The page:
At some point my dad’s sister Marietta acquired a word processor, and several years after college so did I—a Smith-Corona. It had some built-in storage and some kind of external storage. When I first got it, I spent a happy afternoon playing with the different setups and type wheels, and practicing my typing speed. Suddenly it was dark, and I realized hours had passed while I was blissfully unaware. I used the Smith-Corona for resumés (for all the good that did me) and some correspondence. I’m not sure how I used it, just that it mostly supplanted the Royal Sabre. I don’t think I used it much because it was large and heavy, and I was lazy about getting it out and setting it up. It was also hard to write and edit on the three-line(?) screen.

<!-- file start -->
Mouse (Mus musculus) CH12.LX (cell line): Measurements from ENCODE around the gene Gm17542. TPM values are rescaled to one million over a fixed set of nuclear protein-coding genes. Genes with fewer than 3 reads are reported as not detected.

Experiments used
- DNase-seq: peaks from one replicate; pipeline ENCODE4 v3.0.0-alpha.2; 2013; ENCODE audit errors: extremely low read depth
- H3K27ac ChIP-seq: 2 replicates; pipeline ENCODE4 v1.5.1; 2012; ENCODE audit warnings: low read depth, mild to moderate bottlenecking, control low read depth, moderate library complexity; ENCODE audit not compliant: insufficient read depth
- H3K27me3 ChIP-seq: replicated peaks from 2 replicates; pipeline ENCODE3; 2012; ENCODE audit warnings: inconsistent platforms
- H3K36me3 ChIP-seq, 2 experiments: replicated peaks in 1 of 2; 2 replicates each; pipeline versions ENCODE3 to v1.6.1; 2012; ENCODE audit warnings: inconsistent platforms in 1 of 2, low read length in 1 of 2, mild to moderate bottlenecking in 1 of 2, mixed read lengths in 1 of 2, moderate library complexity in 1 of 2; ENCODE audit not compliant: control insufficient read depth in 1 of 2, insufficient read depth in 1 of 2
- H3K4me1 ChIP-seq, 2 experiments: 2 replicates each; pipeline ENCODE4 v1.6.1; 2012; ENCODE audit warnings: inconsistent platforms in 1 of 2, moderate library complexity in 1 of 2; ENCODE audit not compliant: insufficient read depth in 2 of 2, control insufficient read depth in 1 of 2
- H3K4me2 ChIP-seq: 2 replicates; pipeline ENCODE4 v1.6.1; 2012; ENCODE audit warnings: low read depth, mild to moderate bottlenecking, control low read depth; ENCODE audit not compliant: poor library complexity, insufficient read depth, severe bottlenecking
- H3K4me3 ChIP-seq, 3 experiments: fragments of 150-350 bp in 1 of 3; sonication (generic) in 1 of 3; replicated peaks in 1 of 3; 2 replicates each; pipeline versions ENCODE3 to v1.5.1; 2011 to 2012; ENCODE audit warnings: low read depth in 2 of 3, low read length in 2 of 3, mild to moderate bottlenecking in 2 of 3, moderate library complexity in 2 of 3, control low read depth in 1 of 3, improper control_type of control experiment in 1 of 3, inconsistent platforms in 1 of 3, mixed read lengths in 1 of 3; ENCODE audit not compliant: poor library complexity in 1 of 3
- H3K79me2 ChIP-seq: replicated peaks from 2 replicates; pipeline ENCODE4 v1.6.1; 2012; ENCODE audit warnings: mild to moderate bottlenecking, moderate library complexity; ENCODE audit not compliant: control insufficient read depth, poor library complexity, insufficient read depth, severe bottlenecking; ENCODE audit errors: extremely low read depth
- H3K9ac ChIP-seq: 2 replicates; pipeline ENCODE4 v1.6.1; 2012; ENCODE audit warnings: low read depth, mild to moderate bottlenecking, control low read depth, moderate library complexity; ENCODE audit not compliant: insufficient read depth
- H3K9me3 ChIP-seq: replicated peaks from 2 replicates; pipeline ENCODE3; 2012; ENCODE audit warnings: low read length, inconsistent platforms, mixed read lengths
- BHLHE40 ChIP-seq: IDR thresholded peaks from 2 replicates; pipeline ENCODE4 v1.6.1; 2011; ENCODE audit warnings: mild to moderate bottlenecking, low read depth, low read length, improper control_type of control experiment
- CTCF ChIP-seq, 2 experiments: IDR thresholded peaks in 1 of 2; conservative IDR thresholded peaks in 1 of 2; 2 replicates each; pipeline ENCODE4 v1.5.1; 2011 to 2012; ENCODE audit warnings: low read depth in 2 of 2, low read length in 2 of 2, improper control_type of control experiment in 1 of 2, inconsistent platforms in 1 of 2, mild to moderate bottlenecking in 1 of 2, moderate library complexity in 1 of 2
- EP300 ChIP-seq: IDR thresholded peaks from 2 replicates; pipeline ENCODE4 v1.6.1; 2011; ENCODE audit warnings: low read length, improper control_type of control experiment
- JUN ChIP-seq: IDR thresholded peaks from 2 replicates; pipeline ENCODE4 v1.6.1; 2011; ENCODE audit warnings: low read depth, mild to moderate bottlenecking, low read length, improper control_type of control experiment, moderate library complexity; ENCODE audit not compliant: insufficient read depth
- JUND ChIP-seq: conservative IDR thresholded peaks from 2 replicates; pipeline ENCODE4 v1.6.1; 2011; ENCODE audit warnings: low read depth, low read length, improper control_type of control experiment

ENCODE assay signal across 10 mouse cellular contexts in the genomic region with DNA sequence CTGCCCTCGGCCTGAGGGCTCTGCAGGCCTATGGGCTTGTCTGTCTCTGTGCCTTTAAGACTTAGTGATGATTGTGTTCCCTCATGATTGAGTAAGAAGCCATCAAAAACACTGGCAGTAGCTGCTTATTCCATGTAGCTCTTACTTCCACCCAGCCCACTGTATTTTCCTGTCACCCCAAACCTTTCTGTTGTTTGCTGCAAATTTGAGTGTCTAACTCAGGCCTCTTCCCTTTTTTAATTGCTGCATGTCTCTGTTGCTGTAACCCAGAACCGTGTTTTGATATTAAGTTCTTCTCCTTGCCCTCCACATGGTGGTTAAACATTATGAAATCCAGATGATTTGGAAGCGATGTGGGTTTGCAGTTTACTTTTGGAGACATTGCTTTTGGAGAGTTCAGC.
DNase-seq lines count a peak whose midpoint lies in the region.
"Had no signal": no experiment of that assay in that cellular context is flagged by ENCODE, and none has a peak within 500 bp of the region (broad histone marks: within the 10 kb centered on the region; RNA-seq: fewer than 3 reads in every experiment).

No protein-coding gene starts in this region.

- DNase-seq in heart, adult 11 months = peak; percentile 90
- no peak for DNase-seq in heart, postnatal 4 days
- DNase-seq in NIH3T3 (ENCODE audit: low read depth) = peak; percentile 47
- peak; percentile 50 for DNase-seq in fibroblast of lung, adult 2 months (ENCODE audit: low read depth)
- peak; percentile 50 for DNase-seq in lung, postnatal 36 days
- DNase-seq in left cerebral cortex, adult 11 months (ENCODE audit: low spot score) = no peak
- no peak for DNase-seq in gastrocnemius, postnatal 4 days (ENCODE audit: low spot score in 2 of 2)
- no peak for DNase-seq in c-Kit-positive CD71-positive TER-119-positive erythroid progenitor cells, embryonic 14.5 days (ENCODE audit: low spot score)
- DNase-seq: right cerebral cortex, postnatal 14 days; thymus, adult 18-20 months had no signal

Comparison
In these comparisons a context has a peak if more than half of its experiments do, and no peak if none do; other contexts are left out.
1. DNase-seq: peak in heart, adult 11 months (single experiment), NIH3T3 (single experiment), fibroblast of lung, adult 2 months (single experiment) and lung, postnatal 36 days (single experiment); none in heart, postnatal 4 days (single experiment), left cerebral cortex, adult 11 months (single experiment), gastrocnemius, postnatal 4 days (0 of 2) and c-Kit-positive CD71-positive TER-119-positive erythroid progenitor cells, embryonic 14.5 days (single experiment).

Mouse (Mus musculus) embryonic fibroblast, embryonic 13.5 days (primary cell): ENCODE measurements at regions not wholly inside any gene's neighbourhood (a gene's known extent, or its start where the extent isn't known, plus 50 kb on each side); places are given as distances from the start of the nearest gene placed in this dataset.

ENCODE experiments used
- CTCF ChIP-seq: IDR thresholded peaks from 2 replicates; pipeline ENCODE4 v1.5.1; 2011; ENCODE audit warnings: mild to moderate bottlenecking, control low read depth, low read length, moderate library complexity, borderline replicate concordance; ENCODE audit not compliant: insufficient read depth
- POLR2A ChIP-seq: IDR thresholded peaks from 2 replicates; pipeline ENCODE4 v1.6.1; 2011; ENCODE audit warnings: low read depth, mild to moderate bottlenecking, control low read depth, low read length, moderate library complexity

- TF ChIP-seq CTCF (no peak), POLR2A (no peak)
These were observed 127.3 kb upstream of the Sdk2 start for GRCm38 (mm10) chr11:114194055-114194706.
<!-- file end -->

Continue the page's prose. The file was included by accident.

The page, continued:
When it was in semi-regular use, the Royal Sabre never needed repair that I recall. Help was hand nearby, however, if required. A-Active (named to appear at or near the top of telephone directory listings—another relic) Business Machines operated in Hyde Park, first on 57th Street, then at 1633 East 55th, where I remember passing it. I never went in, but the ancient Underwood(?) in the window would catch my eye. The last ad I could find in the Hyde Park Herald for A-Active is dated July 6, 1994—which was probably about the time I brought home my first computer, a Macintosh Classic II borrowed from work.
The Classic was followed by a series of Apple laptops, and the Smith-Corona word processor faded from favor as I was sucked into eWorld and America Online. When I moved in 2003, I debated with myself over keeping the Smith Corona. Unlike the Royal Sabre, it ended up in the alley, its fate to be forever unknown to me.